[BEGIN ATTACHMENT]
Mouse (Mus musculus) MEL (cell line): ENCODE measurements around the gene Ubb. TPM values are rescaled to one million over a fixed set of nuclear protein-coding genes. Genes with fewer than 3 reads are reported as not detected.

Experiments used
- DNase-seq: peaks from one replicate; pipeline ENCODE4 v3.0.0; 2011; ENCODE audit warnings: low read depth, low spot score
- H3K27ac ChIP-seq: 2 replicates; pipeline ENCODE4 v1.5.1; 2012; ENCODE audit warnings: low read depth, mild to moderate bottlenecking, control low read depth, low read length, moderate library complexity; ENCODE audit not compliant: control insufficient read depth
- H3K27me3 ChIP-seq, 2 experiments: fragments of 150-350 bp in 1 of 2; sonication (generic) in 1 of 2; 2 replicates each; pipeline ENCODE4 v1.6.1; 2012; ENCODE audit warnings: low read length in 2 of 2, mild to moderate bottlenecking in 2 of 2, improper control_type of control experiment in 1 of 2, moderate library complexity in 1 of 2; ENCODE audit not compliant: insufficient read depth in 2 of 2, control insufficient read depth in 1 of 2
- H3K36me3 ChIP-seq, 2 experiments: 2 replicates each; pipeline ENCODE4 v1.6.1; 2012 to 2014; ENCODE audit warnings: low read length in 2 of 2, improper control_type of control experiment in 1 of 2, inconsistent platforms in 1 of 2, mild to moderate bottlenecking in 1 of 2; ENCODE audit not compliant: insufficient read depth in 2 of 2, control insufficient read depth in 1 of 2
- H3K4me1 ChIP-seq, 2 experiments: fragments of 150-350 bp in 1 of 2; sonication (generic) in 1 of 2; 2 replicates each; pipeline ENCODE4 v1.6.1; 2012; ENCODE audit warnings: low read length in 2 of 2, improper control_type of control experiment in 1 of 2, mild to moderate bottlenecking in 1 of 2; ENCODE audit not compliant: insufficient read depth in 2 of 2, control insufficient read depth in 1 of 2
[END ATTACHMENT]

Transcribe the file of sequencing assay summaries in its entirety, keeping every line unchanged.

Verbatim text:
Mouse (Mus musculus) MEL (cell line): ENCODE measurements around the gene Ubb. TPM values are rescaled to one million over a fixed set of nuclear protein-coding genes. Genes with fewer than 3 reads are reported as not detected.

Experiments used
- DNase-seq: peaks from one replicate; pipeline ENCODE4 v3.0.0; 2011; ENCODE audit warnings: low read depth, low spot score
- H3K27ac ChIP-seq: 2 replicates; pipeline ENCODE4 v1.5.1; 2012; ENCODE audit warnings: low read depth, mild to moderate bottlenecking, control low read depth, low read length, moderate library complexity; ENCODE audit not compliant: control insufficient read depth
- H3K27me3 ChIP-seq, 2 experiments: fragments of 150-350 bp in 1 of 2; sonication (generic) in 1 of 2; 2 replicates each; pipeline ENCODE4 v1.6.1; 2012; ENCODE audit warnings: low read length in 2 of 2, mild to moderate bottlenecking in 2 of 2, improper control_type of control experiment in 1 of 2, moderate library complexity in 1 of 2; ENCODE audit not compliant: insufficient read depth in 2 of 2, control insufficient read depth in 1 of 2
- H3K36me3 ChIP-seq, 2 experiments: 2 replicates each; pipeline ENCODE4 v1.6.1; 2012 to 2014; ENCODE audit warnings: low read length in 2 of 2, improper control_type of control experiment in 1 of 2, inconsistent platforms in 1 of 2, mild to moderate bottlenecking in 1 of 2; ENCODE audit not compliant: insufficient read depth in 2 of 2, control insufficient read depth in 1 of 2
- H3K4me1 ChIP-seq, 2 experiments: fragments of 150-350 bp in 1 of 2; sonication (generic) in 1 of 2; 2 replicates each; pipeline ENCODE4 v1.6.1; 2012; ENCODE audit warnings: low read length in 2 of 2, improper control_type of control experiment in 1 of 2, mild to moderate bottlenecking in 1 of 2; ENCODE audit not compliant: insufficient read depth in 2 of 2, control insufficient read depth in 1 of 2